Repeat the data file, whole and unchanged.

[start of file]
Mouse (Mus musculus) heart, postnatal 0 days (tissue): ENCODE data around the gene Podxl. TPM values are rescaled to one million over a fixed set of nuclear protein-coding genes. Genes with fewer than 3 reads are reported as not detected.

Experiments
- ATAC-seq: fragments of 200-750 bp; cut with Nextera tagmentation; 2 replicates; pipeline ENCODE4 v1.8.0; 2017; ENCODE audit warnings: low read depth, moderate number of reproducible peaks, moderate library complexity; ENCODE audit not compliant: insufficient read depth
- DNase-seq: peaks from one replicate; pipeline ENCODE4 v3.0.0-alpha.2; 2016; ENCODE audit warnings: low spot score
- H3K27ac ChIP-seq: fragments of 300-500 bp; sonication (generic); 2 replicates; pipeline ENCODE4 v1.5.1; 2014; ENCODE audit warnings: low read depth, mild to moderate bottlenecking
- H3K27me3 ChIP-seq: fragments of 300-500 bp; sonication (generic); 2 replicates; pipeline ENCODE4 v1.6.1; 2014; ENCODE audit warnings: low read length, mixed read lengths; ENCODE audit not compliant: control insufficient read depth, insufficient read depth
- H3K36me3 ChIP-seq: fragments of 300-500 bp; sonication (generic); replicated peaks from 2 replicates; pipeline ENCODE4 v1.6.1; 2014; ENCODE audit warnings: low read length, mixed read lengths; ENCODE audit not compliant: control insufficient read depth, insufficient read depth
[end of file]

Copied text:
Mouse (Mus musculus) heart, postnatal 0 days (tissue): ENCODE data around the gene Podxl. TPM values are rescaled to one million over a fixed set of nuclear protein-coding genes. Genes with fewer than 3 reads are reported as not detected.

Experiments
- ATAC-seq: fragments of 200-750 bp; cut with Nextera tagmentation; 2 replicates; pipeline ENCODE4 v1.8.0; 2017; ENCODE audit warnings: low read depth, moderate number of reproducible peaks, moderate library complexity; ENCODE audit not compliant: insufficient read depth
- DNase-seq: peaks from one replicate; pipeline ENCODE4 v3.0.0-alpha.2; 2016; ENCODE audit warnings: low spot score
- H3K27ac ChIP-seq: fragments of 300-500 bp; sonication (generic); 2 replicates; pipeline ENCODE4 v1.5.1; 2014; ENCODE audit warnings: low read depth, mild to moderate bottlenecking
- H3K27me3 ChIP-seq: fragments of 300-500 bp; sonication (generic); 2 replicates; pipeline ENCODE4 v1.6.1; 2014; ENCODE audit warnings: low read length, mixed read lengths; ENCODE audit not compliant: control insufficient read depth, insufficient read depth
- H3K36me3 ChIP-seq: fragments of 300-500 bp; sonication (generic); replicated peaks from 2 replicates; pipeline ENCODE4 v1.6.1; 2014; ENCODE audit warnings: low read length, mixed read lengths; ENCODE audit not compliant: control insufficient read depth, insufficient read depth